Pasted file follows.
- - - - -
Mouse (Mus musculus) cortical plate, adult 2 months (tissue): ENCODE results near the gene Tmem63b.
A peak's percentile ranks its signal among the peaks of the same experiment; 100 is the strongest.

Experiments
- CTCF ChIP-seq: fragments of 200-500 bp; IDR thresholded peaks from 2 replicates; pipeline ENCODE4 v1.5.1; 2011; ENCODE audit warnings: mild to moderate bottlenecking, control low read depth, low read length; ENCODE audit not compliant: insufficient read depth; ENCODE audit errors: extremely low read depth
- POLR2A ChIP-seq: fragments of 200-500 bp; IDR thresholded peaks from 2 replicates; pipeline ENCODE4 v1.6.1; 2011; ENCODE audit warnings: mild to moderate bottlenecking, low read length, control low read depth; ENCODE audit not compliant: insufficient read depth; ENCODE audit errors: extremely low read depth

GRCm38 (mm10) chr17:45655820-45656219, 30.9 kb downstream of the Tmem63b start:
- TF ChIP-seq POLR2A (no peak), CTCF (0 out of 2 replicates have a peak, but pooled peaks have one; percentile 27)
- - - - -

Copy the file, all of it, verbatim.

Mouse (Mus musculus) cortical plate, adult 2 months (tissue): ENCODE results near the gene Tmem63b.
A peak's percentile ranks its signal among the peaks of the same experiment; 100 is the strongest.

Experiments
- CTCF ChIP-seq: fragments of 200-500 bp; IDR thresholded peaks from 2 replicates; pipeline ENCODE4 v1.5.1; 2011; ENCODE audit warnings: mild to moderate bottlenecking, control low read depth, low read length; ENCODE audit not compliant: insufficient read depth; ENCODE audit errors: extremely low read depth
- POLR2A ChIP-seq: fragments of 200-500 bp; IDR thresholded peaks from 2 replicates; pipeline ENCODE4 v1.6.1; 2011; ENCODE audit warnings: mild to moderate bottlenecking, low read length, control low read depth; ENCODE audit not compliant: insufficient read depth; ENCODE audit errors: extremely low read depth

GRCm38 (mm10) chr17:45655820-45656219, 30.9 kb downstream of the Tmem63b start:
- TF ChIP-seq POLR2A (no peak), CTCF (0 out of 2 replicates have a peak, but pooled peaks have one; percentile 27)